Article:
Returning to the office after any time away is always trying. The numerous phone messages to pick up, the pages of email to sift through, the post to open; all that catching up before you even start on the actual work in hand. Returning in January also involves many teetering boxes of Christmas decorations to negotiate a pathway through, abandoned packets of mince pies and other festive ephemera strewn across every surface. All of this is manageable. It is expected. I know where I am with it. What has really thrown me this week is the fact that my diary is not in its usual position on the desk. It is the source of all information, the first thing I look at when I sit down. It is where I write my to-do lists and reminders. Foolishly I believed good old ink and paper was a safer bet than the electronic interweb for storing such things. Oblivious to power cuts, immune to viruses, it even repels tea and biscuit crumbs more efficiently. And yet, here I am, with my diary 75 miles away. I never foresaw this turn of events.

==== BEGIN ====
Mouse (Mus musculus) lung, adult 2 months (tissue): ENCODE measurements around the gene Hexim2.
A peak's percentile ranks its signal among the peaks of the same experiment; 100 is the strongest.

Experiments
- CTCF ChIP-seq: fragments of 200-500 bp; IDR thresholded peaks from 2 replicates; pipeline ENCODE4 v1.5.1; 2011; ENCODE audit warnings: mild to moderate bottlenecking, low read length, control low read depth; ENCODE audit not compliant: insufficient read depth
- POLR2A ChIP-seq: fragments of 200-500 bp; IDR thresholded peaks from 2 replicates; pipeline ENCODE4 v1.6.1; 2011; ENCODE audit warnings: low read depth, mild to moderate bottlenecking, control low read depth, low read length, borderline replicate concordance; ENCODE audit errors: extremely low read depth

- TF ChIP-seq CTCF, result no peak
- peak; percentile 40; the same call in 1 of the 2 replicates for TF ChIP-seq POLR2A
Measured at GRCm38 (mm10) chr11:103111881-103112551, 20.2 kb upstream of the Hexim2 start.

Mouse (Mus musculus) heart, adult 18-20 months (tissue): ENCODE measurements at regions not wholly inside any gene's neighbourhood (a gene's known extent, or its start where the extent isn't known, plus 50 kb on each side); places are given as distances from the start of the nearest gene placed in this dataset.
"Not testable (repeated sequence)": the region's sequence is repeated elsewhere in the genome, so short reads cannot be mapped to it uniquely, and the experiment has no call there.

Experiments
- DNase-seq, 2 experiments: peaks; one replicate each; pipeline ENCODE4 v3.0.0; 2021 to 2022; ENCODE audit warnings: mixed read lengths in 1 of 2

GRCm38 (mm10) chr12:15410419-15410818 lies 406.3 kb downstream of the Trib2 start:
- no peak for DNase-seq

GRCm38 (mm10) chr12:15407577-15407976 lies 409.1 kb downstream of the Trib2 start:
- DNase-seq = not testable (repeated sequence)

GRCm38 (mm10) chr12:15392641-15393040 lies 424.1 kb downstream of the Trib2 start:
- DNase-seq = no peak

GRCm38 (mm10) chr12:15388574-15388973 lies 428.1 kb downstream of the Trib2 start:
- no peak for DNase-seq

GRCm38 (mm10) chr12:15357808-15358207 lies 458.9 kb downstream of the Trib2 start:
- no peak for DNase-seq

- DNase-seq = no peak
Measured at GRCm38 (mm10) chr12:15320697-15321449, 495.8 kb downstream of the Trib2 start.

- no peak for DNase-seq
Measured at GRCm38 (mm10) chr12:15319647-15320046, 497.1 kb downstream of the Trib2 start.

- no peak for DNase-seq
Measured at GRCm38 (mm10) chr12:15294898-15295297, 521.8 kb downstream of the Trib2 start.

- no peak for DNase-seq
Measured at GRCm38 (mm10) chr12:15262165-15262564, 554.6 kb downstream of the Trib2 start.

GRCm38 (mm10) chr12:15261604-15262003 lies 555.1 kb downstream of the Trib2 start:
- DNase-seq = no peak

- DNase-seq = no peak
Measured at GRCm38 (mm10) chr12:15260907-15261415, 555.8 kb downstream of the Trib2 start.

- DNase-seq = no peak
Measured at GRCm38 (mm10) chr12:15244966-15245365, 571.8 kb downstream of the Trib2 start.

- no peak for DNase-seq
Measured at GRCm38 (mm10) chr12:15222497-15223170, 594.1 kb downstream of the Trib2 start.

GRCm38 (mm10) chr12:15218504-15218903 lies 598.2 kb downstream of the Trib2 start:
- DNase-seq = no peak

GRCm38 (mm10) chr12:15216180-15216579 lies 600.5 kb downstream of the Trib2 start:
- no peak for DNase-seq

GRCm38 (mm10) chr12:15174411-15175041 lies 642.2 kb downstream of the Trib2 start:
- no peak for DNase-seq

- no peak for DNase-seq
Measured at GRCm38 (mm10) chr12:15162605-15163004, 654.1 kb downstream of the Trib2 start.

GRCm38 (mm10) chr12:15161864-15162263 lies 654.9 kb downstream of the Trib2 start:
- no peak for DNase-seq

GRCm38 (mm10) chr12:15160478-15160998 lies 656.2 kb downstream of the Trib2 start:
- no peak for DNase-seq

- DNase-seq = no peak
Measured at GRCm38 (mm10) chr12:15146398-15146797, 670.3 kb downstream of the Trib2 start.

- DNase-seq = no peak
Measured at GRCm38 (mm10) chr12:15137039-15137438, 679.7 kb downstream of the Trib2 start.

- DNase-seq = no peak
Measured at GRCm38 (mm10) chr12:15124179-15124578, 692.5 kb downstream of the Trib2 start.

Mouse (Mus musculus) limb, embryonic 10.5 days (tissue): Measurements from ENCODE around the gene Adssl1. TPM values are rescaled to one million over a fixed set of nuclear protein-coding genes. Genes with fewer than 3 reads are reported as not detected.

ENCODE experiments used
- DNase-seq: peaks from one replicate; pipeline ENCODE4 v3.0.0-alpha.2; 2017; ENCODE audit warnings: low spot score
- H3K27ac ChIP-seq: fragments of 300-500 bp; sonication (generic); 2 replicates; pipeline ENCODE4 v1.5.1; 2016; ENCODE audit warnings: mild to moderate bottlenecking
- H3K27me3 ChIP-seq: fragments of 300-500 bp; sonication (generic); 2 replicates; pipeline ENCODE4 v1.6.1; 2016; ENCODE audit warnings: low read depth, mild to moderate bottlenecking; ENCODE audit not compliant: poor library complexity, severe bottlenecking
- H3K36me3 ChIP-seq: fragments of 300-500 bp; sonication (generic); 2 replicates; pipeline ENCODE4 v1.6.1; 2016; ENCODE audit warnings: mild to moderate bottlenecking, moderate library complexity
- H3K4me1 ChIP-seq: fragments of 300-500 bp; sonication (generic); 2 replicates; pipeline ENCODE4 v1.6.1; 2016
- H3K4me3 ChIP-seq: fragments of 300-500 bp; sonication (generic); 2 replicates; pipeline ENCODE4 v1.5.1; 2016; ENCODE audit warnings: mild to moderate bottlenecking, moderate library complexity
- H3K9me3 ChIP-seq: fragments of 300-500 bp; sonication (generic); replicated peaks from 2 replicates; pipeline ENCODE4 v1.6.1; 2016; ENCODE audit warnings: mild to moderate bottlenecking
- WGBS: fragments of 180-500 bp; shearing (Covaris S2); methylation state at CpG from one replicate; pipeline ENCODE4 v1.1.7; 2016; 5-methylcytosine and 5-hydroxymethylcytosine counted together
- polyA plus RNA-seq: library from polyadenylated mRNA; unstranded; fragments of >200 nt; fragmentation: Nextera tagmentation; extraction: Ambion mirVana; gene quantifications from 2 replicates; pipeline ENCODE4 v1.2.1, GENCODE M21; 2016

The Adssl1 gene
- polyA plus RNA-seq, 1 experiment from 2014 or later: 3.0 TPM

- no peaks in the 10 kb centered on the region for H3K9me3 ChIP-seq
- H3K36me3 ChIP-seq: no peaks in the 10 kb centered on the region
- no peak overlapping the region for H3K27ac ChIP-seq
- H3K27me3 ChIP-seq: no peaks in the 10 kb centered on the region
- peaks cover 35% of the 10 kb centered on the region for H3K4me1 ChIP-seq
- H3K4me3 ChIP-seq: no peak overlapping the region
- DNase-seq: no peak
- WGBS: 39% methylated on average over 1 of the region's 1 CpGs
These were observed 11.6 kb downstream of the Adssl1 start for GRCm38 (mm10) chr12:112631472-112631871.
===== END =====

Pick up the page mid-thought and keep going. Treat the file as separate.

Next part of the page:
This is what happens when you let your office be used as a dressing room by Tudor minstrels. They accidentally pack your desk diary along with their books and music and return to their own place and time.
I am hopeful that, even as I type, the Royal Mail is bringing my diary back to me with all speed. Until it arrives I am in a state of office limbo. Do I have any appointments today? Meetings? Training days? Did I arrange anything? I simply don’t know.